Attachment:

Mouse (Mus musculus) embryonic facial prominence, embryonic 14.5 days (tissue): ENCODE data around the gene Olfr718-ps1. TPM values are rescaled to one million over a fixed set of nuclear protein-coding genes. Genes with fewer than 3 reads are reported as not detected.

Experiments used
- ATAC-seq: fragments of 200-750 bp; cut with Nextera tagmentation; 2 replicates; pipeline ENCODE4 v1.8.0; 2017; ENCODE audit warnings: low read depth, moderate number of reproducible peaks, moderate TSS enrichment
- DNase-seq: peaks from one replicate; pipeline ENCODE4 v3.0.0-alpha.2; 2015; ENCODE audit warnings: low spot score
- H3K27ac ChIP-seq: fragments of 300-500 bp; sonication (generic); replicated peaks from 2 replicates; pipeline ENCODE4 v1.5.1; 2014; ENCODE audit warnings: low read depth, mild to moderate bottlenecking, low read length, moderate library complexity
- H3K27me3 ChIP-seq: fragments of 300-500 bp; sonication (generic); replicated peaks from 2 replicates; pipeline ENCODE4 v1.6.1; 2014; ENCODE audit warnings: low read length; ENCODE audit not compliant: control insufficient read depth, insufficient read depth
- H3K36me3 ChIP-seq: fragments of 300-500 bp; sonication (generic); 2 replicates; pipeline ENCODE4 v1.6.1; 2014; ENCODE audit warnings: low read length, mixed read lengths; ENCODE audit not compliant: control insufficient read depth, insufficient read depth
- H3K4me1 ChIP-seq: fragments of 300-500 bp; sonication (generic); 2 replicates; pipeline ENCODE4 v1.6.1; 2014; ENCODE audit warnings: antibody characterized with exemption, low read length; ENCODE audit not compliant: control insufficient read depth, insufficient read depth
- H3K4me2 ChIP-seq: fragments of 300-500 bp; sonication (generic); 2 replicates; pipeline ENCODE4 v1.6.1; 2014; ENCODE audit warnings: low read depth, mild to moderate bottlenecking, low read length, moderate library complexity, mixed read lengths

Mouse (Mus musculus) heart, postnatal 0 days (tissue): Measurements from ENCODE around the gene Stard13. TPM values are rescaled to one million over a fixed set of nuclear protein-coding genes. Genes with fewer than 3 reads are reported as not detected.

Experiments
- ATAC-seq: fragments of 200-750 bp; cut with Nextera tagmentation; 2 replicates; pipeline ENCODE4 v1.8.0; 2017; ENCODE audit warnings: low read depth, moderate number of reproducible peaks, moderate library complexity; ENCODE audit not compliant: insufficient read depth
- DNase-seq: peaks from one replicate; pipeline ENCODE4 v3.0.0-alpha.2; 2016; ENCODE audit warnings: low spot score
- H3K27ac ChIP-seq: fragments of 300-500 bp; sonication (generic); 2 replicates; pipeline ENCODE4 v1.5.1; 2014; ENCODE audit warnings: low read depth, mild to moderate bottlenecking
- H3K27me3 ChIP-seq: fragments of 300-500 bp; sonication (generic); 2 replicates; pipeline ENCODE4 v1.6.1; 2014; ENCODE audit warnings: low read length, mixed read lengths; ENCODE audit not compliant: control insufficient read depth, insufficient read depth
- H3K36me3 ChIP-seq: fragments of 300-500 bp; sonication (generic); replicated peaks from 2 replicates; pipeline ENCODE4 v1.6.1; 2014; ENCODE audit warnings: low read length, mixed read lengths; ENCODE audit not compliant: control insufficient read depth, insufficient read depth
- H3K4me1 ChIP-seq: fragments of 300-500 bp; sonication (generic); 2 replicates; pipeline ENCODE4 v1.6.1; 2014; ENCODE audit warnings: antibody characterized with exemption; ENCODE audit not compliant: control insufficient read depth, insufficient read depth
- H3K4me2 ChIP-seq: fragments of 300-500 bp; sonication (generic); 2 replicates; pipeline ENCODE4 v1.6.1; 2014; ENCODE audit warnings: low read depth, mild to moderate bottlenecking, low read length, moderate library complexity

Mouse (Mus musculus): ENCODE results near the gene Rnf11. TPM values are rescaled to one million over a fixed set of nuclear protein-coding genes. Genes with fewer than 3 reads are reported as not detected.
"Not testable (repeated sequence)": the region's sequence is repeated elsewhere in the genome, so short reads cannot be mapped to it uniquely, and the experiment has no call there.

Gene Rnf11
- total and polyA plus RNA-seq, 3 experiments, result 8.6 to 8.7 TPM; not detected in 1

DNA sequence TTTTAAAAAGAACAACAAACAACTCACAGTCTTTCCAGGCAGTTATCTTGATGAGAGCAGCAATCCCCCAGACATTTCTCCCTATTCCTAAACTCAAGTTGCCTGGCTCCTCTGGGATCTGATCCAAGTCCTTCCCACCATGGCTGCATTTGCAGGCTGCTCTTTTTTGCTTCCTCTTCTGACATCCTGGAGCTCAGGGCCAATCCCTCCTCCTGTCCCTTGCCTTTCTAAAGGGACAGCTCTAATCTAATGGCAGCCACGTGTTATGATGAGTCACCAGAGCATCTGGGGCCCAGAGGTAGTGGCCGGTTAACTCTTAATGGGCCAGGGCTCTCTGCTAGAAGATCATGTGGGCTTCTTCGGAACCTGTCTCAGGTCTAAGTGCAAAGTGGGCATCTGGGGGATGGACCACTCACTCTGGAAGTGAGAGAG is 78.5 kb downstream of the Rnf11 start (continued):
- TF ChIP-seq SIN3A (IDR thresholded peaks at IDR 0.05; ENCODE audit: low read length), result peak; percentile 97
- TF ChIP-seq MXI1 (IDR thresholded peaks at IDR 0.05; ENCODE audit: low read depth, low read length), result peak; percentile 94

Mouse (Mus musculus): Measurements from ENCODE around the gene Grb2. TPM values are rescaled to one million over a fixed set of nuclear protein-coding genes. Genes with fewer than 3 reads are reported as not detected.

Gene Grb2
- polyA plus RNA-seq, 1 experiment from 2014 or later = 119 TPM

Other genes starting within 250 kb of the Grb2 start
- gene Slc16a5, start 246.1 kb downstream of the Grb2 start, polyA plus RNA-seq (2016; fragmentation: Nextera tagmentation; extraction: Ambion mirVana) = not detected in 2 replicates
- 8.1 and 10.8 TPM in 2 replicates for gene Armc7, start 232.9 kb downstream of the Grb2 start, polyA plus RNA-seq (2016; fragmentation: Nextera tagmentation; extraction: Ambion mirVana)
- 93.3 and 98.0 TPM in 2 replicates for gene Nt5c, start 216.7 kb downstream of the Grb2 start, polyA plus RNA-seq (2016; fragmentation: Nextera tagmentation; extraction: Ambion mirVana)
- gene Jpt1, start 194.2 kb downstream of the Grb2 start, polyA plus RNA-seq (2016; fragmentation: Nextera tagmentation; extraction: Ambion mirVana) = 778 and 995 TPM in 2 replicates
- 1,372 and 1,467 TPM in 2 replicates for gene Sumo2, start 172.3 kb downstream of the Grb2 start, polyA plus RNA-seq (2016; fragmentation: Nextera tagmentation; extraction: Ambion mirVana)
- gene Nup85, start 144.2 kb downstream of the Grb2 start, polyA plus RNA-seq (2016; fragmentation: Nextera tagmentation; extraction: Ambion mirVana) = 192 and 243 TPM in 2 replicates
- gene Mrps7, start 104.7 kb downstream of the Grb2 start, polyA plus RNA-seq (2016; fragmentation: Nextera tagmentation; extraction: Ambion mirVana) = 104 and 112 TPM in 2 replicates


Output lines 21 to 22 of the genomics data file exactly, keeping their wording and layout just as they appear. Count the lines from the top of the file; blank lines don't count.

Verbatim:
Gene Rnf11
- total and polyA plus RNA-seq, 3 experiments, result 8.6 to 8.7 TPM; not detected in 1